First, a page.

Usage in English Grammar (+ List of Examples)

If the English language were a summer blockbuster, then grammar would be the superhero, and usage would be the trusty sidekick. They work together to fight language chaos, yet, like all great duos, they’re very different from one another.

As a writer, author and editor for over a decade now, I’ve seen many people mix up what grammar and usage really are. And, while they seem like different words for the same thing, I promise they’re not, and it’s important to understand that. So, I’ll break down the important details about grammar and usage right here.

What Is Usage in English?

Usage in English Grammar List of Examples

Usage refers to the way our language is used by people who speak or write it when one word, phrase or sentence structure is preferred over others. Think of it as the set of unwritten rules, the street smarts of the English language, if you will. It’s like the cool kid who doesn’t necessarily play by the established rules but somehow manages to sound good doing it.

What Is Grammar?

So many people think grammar and usage are the same thing. But grammar is the straight-laced, rule-abiding citizen of the language world. It’s the structural rules that oversee the configuration of sentences and words in any given language.

Grammar is the reason why “I goes to school” makes English teachers cringe, while “I go to school” gets a nod of approval. With grammar, we set the framework that helps us understand how words and their parts combine to make meaningful sentences.

So, how does it compare to usage? Stick with me; I’ll throw them together and show you.

Differences Between Usage and Grammar

Okay, I want to break this down as simply as possible. Think of grammar as the rule book and usage as the playbook.

While grammar lays out sentence construction’s dos and don’ts, usage takes those rules and adds a layer of real-world application. Usage navigates the nuances of language, slang, regional dialects and colloquialisms that make English rich and vibrant.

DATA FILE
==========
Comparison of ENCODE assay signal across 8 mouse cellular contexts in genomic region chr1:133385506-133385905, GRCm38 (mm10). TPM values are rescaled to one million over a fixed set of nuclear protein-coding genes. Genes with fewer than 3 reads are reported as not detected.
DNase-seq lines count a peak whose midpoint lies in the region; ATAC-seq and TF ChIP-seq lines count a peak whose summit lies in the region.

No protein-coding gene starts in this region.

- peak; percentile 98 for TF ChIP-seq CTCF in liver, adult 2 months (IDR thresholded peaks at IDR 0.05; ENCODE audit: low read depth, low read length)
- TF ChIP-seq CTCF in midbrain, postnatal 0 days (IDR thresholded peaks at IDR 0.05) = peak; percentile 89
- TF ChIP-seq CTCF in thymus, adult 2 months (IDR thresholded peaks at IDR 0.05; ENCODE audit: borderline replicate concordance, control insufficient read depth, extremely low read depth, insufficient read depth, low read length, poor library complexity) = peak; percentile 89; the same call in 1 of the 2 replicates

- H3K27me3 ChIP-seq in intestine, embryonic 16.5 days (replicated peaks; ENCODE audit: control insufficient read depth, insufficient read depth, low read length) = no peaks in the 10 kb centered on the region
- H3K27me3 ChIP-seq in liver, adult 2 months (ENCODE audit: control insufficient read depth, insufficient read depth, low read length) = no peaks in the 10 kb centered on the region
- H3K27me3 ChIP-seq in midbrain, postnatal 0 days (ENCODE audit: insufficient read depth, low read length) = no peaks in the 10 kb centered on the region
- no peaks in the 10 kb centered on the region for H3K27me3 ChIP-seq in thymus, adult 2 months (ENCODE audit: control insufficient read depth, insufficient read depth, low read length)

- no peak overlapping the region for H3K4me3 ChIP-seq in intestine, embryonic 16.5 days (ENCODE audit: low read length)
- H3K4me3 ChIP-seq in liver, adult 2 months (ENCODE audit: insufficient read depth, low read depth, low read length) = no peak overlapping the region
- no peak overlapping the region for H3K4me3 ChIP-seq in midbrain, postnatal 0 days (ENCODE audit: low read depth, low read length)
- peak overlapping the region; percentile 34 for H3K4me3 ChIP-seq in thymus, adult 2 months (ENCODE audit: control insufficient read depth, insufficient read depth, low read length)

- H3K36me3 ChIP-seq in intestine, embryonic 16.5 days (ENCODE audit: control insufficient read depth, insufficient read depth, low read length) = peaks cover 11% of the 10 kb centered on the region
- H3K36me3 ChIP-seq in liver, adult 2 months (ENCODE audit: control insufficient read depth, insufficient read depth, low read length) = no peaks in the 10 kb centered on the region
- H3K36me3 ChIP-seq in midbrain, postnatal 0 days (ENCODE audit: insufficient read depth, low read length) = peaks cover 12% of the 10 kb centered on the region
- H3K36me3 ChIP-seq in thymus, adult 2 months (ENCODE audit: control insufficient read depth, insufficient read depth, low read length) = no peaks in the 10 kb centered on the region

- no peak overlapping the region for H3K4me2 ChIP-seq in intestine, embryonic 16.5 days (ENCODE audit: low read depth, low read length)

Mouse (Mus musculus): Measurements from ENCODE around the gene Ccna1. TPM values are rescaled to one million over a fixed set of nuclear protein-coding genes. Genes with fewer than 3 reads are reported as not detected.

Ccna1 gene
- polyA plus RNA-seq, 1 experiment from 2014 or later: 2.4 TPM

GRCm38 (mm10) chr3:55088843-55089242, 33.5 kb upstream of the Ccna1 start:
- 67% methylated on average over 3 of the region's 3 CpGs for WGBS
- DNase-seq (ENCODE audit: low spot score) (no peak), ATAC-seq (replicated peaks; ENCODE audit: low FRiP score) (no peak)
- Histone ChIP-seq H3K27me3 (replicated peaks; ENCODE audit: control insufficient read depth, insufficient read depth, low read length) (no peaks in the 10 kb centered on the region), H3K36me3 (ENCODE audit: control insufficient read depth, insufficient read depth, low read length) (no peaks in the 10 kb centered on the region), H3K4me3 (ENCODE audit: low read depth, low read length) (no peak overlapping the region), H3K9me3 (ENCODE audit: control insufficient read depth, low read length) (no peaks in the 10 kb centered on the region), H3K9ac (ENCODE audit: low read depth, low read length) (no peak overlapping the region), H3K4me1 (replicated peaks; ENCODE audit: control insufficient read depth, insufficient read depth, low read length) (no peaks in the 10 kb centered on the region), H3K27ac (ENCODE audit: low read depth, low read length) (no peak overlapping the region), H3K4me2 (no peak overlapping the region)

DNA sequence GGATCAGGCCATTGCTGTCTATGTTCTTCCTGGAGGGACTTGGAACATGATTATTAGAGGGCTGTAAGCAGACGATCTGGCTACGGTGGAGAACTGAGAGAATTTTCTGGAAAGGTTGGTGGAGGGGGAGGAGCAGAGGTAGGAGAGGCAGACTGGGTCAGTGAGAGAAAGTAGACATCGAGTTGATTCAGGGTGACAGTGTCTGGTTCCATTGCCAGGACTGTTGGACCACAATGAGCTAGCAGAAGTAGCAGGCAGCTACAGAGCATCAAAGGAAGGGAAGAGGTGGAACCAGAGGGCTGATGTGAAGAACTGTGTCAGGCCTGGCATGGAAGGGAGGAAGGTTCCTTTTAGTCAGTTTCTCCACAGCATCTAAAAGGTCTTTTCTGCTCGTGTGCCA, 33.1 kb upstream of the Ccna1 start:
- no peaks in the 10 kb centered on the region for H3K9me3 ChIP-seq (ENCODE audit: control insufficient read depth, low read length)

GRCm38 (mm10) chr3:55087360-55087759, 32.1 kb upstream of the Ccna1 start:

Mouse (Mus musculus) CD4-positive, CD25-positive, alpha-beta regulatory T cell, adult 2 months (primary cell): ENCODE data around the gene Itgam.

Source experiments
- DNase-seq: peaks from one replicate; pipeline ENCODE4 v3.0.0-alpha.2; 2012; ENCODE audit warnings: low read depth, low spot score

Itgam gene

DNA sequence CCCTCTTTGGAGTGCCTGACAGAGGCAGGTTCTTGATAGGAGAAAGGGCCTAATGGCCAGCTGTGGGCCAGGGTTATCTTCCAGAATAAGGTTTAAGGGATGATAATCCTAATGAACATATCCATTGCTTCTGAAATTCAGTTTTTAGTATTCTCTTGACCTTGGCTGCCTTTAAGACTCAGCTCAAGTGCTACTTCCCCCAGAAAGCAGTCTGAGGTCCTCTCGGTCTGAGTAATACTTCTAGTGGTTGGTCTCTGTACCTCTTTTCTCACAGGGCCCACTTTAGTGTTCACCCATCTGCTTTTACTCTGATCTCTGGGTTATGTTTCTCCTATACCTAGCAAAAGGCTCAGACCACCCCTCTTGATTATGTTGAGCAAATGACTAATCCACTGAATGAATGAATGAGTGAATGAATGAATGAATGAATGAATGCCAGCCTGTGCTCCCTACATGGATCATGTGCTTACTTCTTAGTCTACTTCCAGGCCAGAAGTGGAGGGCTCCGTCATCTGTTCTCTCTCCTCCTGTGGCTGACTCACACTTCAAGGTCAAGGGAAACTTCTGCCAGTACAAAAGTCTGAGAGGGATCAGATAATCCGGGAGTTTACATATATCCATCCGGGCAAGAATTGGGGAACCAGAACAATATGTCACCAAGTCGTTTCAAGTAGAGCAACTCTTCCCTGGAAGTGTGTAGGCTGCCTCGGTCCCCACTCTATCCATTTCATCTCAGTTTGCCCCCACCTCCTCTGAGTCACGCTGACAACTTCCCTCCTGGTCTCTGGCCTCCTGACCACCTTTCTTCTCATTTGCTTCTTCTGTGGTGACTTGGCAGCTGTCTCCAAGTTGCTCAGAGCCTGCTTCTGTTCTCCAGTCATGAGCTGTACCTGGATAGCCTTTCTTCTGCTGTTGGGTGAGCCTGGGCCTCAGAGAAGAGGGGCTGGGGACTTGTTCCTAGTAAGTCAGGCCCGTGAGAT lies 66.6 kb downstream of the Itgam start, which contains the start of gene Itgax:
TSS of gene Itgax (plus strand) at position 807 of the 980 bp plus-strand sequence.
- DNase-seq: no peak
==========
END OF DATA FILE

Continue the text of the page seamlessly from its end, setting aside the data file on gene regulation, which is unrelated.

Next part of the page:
But grammar is more black-and-white—it’s about right or wrong. If grammar was a hard set of rules, usage would be the loopholes.

Some Common Usage Examples

Allow me to explain with some visual examples to see what I’m trying to get at.

  • “Can I go to the party?” This sentence, while perfectly grammatically correct, isn’t ideal when you’re seeking permission. The preferred usage is “May I go to the party?” This is because can implies a physical ability to do so, and may implies asking for permission.
  • “I feel bad” vs. “I feel badly.” According to standard usage, “I feel bad” is the right choice. “I feel badly” would mean your sense of touch isn’t working correctly—quite a different meaning, right?

Examples of Bad Word Usage

Sometimes, the misuse of a word can lead to hilariously wrong sentences. Here are a few examples to laugh at.

  • “My sister’s husband’s ex-wife’s cousin is my ex-husband.” Here, poor usage of possessives makes the family tree sound like a knotted mess. Instead, I’d say something like, “My ex-husband is distantly related to my brother-in-law.”
  • “I literally died laughing.” Unless you’re a ghost typing this, you’re likely misusing the word literally, which pretty much every millennial and younger does these days.

Improper vs. Good Word Usage

Usage in English Grammar List of Examples 1

With improper usage, you can confuse readers or listeners and obscure your intended message. For instance:

  • Improper: “She done good on her tests.”
  • Proper: “She did well on her tests.”
  • Improper: “I ain’t got no candy.”
  • Proper: “I don’t have any candy.”

Tips for Using Grammar and Usage the Right Way

  • Always proofread your work. Look for any grammatical errors and ensure you’re using words correctly.
  • Learn the rules of grammar, but also pay attention to how people actually use language.
  • Whenever you’re unsure, just consult a dictionary or style guide.
  • Take advantage of helpful programs like Grammarly and ProWritingAid to help find grammar and usage inconsistencies in your writing.

Rules About Usage

While usage can be more fluid and nuanced than grammar, it does have a few rules you should think about.

  • Always keep your audience in mind: Using slang or regional dialects might not be appropriate in all contexts. Like the word wank; it has entirely different meanings in the UK and the US.
  • Try to be consistent whenever possible: If you choose a particular usage style, stick with it throughout your text.

The Bottom Line

So, there’s your crash course on grammar, usage and the fine line that distinguishes them. Though different, these two facets of language work hand in hand to shape how we communicate.

With a solid understanding of both, you’ll be a dominator of language in no time. Keep learning, keep practicing, and most importantly, have fun with it because language is a playground!

List of Usage Examples